Predictably Irrationality is written by a professor at Duke University (Dan Ariely). It's about how even though we think that most of our behaviors are perfectly rational and sensible, most of the time it's not. Specifically it talks about the impact religion, money and other things have on our lives and how things we do are predictable but irrational, hence the title.
-Why do our headaches persist after taking a one-cent aspirin but disappear when we take a 50-cent aspirin?
-Why does recalling the Ten Commandments reduce our tendency to lie, even when we couldn't possibly be caught?
-Why do we splurge on a lavish meal but cut coupons to save 25 cents on a can of soup?
-Why do we go back for second helpings at the unlimited buffet, even when our stomachs are already full?
-And how did we ever start spending $4.15 on a cup of coffee when, just a few years ago, we used to pay less than a dollar?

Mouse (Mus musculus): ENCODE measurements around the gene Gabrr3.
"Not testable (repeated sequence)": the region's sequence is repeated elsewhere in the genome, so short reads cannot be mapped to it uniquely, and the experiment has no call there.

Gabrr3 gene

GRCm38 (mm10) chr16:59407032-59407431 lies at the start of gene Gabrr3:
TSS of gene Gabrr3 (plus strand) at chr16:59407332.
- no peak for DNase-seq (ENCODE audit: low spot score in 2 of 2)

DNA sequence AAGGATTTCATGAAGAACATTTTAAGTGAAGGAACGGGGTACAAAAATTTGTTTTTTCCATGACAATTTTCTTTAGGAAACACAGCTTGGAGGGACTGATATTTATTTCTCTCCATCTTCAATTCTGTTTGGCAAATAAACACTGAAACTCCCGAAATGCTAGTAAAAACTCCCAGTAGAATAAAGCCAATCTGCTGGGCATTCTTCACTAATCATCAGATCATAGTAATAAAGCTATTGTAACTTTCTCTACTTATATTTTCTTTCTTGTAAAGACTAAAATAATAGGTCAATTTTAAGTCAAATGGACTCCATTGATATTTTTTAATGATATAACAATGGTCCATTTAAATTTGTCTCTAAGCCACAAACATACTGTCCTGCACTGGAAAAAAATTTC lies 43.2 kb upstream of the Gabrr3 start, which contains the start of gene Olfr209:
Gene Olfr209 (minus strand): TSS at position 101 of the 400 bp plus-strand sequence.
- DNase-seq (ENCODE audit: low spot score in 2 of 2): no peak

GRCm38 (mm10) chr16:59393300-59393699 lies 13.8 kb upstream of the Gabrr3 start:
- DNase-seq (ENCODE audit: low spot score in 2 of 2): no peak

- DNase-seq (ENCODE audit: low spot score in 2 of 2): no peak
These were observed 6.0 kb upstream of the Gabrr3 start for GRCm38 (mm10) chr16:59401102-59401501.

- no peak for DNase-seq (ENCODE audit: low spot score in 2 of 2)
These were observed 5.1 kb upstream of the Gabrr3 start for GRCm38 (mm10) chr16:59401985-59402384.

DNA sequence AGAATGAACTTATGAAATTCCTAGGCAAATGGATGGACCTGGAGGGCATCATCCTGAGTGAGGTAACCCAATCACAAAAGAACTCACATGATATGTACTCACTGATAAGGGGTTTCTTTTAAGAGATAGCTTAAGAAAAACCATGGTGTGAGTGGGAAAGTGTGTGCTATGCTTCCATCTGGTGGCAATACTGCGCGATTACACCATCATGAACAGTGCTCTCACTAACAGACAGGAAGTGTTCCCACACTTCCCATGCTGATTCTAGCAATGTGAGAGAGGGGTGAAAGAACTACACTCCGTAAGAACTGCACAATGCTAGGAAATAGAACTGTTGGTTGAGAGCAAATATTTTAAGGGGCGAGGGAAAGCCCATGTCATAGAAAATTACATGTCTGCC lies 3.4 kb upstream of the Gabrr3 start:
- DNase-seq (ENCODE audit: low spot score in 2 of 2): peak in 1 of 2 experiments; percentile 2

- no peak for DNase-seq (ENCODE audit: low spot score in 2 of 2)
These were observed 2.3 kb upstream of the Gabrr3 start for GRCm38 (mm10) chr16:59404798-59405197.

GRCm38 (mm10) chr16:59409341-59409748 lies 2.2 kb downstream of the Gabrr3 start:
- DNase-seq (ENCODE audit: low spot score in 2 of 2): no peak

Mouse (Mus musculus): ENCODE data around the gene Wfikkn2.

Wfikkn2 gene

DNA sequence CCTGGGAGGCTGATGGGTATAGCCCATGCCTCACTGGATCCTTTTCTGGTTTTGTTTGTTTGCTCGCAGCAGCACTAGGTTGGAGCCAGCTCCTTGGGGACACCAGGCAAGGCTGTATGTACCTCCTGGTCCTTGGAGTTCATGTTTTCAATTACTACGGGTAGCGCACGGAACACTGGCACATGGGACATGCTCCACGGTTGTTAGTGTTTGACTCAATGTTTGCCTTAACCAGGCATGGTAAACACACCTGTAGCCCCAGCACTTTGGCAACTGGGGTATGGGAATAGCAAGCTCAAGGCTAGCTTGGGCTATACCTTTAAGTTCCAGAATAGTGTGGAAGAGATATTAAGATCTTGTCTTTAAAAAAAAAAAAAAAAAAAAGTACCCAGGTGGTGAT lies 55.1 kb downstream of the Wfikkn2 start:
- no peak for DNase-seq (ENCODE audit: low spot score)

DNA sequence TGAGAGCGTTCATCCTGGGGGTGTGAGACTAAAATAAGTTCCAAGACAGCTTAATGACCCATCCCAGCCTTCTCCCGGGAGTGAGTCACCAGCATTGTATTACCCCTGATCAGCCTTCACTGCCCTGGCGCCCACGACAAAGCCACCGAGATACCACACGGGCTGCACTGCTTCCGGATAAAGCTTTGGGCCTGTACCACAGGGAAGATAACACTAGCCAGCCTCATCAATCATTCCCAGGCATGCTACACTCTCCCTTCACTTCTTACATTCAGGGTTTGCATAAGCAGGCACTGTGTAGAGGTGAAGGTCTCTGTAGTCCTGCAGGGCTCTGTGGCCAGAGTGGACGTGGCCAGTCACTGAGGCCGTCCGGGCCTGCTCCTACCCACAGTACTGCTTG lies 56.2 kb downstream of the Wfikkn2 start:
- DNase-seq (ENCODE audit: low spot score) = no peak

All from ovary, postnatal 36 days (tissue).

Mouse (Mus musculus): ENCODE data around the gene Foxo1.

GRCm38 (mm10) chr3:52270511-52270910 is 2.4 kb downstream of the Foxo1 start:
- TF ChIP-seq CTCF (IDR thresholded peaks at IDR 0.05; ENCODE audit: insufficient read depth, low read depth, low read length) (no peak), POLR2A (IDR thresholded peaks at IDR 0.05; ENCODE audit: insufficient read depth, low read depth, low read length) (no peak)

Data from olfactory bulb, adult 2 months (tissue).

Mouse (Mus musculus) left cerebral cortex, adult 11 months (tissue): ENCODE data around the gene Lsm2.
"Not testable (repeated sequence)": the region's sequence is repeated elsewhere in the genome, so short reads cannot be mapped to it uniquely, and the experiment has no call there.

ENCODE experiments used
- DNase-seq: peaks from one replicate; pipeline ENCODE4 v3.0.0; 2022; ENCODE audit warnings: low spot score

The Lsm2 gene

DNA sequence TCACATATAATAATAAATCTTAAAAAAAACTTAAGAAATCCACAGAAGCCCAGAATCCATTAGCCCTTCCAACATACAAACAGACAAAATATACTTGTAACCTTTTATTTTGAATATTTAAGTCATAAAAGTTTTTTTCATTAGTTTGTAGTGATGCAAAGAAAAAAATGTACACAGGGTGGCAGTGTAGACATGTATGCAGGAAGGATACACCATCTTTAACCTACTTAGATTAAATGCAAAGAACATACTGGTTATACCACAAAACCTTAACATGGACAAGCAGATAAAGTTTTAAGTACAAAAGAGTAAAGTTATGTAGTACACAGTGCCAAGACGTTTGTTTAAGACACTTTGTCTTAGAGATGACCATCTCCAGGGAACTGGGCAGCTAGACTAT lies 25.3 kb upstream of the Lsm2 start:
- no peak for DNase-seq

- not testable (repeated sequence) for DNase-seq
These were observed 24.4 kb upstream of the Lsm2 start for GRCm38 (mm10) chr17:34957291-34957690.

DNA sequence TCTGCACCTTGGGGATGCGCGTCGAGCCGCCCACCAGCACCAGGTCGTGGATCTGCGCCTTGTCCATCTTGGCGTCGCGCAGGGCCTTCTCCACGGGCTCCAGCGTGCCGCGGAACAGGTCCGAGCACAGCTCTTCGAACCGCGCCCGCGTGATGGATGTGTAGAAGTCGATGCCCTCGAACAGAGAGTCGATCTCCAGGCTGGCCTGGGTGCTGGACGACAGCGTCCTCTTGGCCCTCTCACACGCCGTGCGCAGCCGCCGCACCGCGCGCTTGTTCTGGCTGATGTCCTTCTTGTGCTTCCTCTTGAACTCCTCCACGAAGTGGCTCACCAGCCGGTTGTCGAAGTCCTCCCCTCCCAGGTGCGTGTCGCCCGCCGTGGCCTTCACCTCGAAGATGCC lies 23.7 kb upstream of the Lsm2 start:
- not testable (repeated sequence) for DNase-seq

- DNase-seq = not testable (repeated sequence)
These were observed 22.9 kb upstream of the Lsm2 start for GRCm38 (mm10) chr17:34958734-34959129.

When it comes to making decisions in our lives, we think we're in control. We think we're making smart, rational choices. But are we?
In a series of illuminating, often surprising experiments, MIT (He teaches at Duke though) behavioral economist Dan Ariely refutes the common assumption that we behave in fundamentally rational ways. Blending everyday experience with groundbreaking research, Ariely explains how expectations, emotions, social norms, and other invisible, seemingly illogical forces skew our reasoning abilities. Not only do we make astonishingly simple mistakes every day, but we make the same types of mistakes, Ariely discovers. We consistently overpay, underestimate, and procrastinate. We fail to understand the profound effects of our emotions on what we want, and we overvalue what we already own. Yet these misguided behaviors are neither random or senseless. They're systematic and predictable - making us predictably irrational. From drinking coffee to losing weight, from buying a car to choosing a romantic partner, Ariely explains how to break through these systematic patterns of thought to make better decisions. Predictably Irrational will change the way we interact w